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Negotiating Dental Equipment Lease Agreements: Tips for Practice Owners

One of the biggest decisions that you need to make when creating a dental practice is how you will acquire your dental equipment. If you choose to purchase the equipment, you will have to spend a lot of money all at once, and you may have to take additional loans to pay for the equipment.

Many people prefer not to go so deeply into debt, especially during the early years of a dental practice when income is still sparse. Instead of purchasing equipment, they choose to lease equipment.

Whether leasing is the right choice often depends on what type of lease agreement is negotiated. The following tips will help you negotiate a lease agreement that will leave you in a strong financial situation.

Build Equity with a Lease-to-Buy Agreement

The biggest drawback of leasing dental equipment is that you don’t own that equipment at the end of the lease. However, this doesn’t have to be the case.

While it will increase your monthly fees, some equipment providers will allow you to enter a lease-to-buy agreement. This means that, eventually, you will own the equipment.

Typically, you will spend at least twice as much as the equipment is worth (and maybe quite a bit more) over the length of the lease. However, that may be worth it because you aren’t paying for it all at once, and you don’t have a loan weighing down your credit.

Consider the Lease Length

The company that leases the equipment wants you to lease it for as long as possible. It will probably even offer you discounts for a long-term lease. While this may be optimal for core equipment, you probably don’t want to sign a long-term lease for all equipment.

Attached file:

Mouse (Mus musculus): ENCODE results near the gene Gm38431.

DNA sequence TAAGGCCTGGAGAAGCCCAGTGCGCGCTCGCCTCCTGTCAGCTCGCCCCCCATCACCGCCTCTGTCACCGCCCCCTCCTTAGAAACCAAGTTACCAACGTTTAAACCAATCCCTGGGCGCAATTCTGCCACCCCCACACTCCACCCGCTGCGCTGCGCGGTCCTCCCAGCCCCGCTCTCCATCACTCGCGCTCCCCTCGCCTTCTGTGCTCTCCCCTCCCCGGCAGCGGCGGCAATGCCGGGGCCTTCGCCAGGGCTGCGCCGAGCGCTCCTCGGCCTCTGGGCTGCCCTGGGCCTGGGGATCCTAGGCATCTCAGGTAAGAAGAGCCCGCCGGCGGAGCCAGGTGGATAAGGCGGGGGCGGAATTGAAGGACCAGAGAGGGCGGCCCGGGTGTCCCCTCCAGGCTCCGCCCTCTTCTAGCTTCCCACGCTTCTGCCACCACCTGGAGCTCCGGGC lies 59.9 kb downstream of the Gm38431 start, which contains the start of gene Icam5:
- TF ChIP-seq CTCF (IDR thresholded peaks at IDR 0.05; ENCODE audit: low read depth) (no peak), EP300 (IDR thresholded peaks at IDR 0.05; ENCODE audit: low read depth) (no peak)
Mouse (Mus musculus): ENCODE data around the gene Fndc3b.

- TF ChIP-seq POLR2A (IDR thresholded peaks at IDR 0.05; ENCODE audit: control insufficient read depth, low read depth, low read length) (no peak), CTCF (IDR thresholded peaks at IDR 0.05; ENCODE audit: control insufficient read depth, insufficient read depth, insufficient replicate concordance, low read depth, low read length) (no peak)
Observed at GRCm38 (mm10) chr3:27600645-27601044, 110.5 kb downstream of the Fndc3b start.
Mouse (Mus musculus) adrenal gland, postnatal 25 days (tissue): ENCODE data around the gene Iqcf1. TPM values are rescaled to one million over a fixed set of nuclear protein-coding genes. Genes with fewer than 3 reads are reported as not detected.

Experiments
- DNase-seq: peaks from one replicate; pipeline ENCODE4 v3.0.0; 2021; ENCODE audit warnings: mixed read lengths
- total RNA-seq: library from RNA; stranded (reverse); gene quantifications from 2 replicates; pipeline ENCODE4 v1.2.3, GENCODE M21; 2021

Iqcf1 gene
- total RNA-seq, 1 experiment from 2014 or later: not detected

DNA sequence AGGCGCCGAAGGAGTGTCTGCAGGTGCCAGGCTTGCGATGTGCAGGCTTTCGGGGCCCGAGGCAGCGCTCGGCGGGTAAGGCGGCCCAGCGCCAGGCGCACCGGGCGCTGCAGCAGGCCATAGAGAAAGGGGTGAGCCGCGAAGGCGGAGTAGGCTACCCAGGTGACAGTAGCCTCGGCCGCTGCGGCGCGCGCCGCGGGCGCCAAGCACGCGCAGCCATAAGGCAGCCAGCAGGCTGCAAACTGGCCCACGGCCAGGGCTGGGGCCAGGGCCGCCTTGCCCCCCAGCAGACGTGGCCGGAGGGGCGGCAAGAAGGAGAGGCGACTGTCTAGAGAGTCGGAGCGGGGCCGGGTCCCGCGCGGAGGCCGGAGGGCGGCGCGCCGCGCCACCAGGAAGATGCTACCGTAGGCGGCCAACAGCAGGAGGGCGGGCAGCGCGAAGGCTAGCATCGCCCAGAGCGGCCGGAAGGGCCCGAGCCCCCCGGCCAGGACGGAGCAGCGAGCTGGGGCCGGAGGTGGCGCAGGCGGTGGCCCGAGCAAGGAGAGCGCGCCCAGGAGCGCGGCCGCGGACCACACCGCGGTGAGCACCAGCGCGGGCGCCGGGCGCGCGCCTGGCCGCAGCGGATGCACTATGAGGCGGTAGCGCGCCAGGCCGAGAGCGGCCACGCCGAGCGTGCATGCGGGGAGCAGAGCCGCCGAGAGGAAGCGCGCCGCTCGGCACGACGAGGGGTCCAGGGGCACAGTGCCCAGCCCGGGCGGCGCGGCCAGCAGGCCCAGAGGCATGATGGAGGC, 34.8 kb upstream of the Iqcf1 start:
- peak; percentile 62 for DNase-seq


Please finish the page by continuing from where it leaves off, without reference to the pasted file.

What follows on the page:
You should negotiate for the ability to add and remove equipment from the lease without penalty. This allows you to return equipment when business is slow and to get more equipment when it is jumping.

It also allows you to test out new equipment without having to commit to a massive expenditure. If the leasing company won’t give you flexibility, find another company to provide your equipment.

Understand Your Repair Needs

One of the biggest advantages of leasing equipment is that you usually aren’t responsible for repairing it. That can potentially be a big savings.

Unfortunately, that advantage usually comes with a downside. Typically, the leasing company will dictate how the equipment is repaired and who can repair it. That can be problematic when it results in delays to critical repairs.

Repair clauses usually don’t have much room for negotiation because the leasing company has separate contracts with repair companies that can’t be broken. That means you should read them carefully and determine whether those clauses fit your needs.

Negotiate for Modifications

Another disadvantage of leasing equipment is that the leasing company usually won’t allow you to modify the tools. This means your dental practice may not be able to adapt easily to new dental procedures or innovations.

When negotiating a dental equipment lease, you should attempt to get limited rights to modify equipment. And if that fails, make sure that you can request modifications from the leasing company that it guarantees will be completed quickly.

Consult With a Lawyer Before Signing Any Contract

A dental equipment lease agreement is a contract. Once you sign it, you are bound by the terms of that contract. Before signing any contract, you should consult with an experienced attorney.

While the average contract lawyer can determine whether the agreement is fair, they likely don’t know the intricacies of dental law. The best way to enter into an agreement that you are confident in is to consult with a dental business law attorney from Mahan Dental Law who handles lease agreements nationwide.